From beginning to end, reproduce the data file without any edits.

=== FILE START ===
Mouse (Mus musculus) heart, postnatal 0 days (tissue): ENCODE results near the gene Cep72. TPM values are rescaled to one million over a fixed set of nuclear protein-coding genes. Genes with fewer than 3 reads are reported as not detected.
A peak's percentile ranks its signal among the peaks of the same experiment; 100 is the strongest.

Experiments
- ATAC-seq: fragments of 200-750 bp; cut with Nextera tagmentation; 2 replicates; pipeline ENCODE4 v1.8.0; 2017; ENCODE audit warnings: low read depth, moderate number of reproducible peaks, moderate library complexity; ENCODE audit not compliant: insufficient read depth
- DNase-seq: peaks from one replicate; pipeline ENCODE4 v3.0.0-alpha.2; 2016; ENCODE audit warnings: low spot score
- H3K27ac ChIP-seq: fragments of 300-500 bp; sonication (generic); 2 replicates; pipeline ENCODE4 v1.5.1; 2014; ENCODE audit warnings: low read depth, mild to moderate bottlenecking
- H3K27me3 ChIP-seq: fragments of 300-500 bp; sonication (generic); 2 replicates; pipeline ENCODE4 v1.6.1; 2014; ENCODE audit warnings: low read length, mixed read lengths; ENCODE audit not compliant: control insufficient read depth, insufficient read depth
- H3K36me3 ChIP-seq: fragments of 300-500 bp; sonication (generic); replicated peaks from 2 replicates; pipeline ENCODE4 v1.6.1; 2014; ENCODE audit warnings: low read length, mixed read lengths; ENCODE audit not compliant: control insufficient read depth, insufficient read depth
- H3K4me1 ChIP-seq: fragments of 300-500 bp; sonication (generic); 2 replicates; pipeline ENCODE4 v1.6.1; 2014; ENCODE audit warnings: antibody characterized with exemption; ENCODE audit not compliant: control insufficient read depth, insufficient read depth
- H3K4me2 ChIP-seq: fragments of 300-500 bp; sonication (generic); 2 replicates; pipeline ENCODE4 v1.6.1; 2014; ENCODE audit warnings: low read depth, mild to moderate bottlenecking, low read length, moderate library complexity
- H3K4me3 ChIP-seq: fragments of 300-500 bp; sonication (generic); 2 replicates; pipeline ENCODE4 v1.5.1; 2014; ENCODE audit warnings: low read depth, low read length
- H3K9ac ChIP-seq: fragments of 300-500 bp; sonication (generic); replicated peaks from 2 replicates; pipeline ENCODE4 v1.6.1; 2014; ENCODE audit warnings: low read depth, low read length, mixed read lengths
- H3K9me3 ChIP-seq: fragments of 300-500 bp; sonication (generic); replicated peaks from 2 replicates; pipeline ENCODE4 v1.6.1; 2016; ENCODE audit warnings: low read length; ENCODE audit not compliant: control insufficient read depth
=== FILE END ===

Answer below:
Mouse (Mus musculus) heart, postnatal 0 days (tissue): ENCODE results near the gene Cep72. TPM values are rescaled to one million over a fixed set of nuclear protein-coding genes. Genes with fewer than 3 reads are reported as not detected.
A peak's percentile ranks its signal among the peaks of the same experiment; 100 is the strongest.

Experiments
- ATAC-seq: fragments of 200-750 bp; cut with Nextera tagmentation; 2 replicates; pipeline ENCODE4 v1.8.0; 2017; ENCODE audit warnings: low read depth, moderate number of reproducible peaks, moderate library complexity; ENCODE audit not compliant: insufficient read depth
- DNase-seq: peaks from one replicate; pipeline ENCODE4 v3.0.0-alpha.2; 2016; ENCODE audit warnings: low spot score
- H3K27ac ChIP-seq: fragments of 300-500 bp; sonication (generic); 2 replicates; pipeline ENCODE4 v1.5.1; 2014; ENCODE audit warnings: low read depth, mild to moderate bottlenecking
- H3K27me3 ChIP-seq: fragments of 300-500 bp; sonication (generic); 2 replicates; pipeline ENCODE4 v1.6.1; 2014; ENCODE audit warnings: low read length, mixed read lengths; ENCODE audit not compliant: control insufficient read depth, insufficient read depth
- H3K36me3 ChIP-seq: fragments of 300-500 bp; sonication (generic); replicated peaks from 2 replicates; pipeline ENCODE4 v1.6.1; 2014; ENCODE audit warnings: low read length, mixed read lengths; ENCODE audit not compliant: control insufficient read depth, insufficient read depth
- H3K4me1 ChIP-seq: fragments of 300-500 bp; sonication (generic); 2 replicates; pipeline ENCODE4 v1.6.1; 2014; ENCODE audit warnings: antibody characterized with exemption; ENCODE audit not compliant: control insufficient read depth, insufficient read depth
- H3K4me2 ChIP-seq: fragments of 300-500 bp; sonication (generic); 2 replicates; pipeline ENCODE4 v1.6.1; 2014; ENCODE audit warnings: low read depth, mild to moderate bottlenecking, low read length, moderate library complexity
- H3K4me3 ChIP-seq: fragments of 300-500 bp; sonication (generic); 2 replicates; pipeline ENCODE4 v1.5.1; 2014; ENCODE audit warnings: low read depth, low read length
- H3K9ac ChIP-seq: fragments of 300-500 bp; sonication (generic); replicated peaks from 2 replicates; pipeline ENCODE4 v1.6.1; 2014; ENCODE audit warnings: low read depth, low read length, mixed read lengths
- H3K9me3 ChIP-seq: fragments of 300-500 bp; sonication (generic); replicated peaks from 2 replicates; pipeline ENCODE4 v1.6.1; 2016; ENCODE audit warnings: low read length; ENCODE audit not compliant: control insufficient read depth